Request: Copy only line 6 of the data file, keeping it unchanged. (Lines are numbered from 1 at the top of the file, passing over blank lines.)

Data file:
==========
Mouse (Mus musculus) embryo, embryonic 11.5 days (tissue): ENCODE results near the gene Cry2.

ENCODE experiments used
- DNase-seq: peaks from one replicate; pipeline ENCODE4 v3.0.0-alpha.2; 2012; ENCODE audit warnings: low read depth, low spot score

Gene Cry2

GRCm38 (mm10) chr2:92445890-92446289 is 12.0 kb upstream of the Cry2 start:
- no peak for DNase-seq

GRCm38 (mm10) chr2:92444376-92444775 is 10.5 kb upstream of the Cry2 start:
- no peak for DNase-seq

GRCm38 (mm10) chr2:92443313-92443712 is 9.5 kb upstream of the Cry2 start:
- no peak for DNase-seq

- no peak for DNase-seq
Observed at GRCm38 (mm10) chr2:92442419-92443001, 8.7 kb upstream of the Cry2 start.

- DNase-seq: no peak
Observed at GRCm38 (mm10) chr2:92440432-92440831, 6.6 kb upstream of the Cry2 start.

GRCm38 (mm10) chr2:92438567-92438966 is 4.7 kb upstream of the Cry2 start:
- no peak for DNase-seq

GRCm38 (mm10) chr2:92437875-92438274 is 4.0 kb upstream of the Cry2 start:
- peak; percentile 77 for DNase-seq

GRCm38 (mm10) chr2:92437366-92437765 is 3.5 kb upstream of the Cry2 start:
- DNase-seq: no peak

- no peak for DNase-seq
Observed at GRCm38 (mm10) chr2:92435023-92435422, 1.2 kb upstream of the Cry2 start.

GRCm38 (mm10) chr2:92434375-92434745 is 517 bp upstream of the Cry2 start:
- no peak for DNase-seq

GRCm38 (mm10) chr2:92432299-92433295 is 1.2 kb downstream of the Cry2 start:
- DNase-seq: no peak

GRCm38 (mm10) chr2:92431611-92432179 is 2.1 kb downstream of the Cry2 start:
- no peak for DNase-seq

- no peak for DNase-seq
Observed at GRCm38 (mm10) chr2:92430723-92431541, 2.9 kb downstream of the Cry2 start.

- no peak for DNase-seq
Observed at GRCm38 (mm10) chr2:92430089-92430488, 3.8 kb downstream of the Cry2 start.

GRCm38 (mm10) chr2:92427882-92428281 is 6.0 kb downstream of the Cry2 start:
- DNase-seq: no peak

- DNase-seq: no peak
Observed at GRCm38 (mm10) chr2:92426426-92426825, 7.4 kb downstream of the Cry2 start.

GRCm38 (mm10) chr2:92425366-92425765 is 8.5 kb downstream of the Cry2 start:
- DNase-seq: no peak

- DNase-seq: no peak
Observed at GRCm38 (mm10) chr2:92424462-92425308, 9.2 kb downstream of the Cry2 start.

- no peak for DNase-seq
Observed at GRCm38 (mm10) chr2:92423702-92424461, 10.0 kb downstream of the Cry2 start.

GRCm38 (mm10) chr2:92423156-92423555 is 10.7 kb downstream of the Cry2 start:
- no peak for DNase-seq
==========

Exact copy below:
- no peak for DNase-seq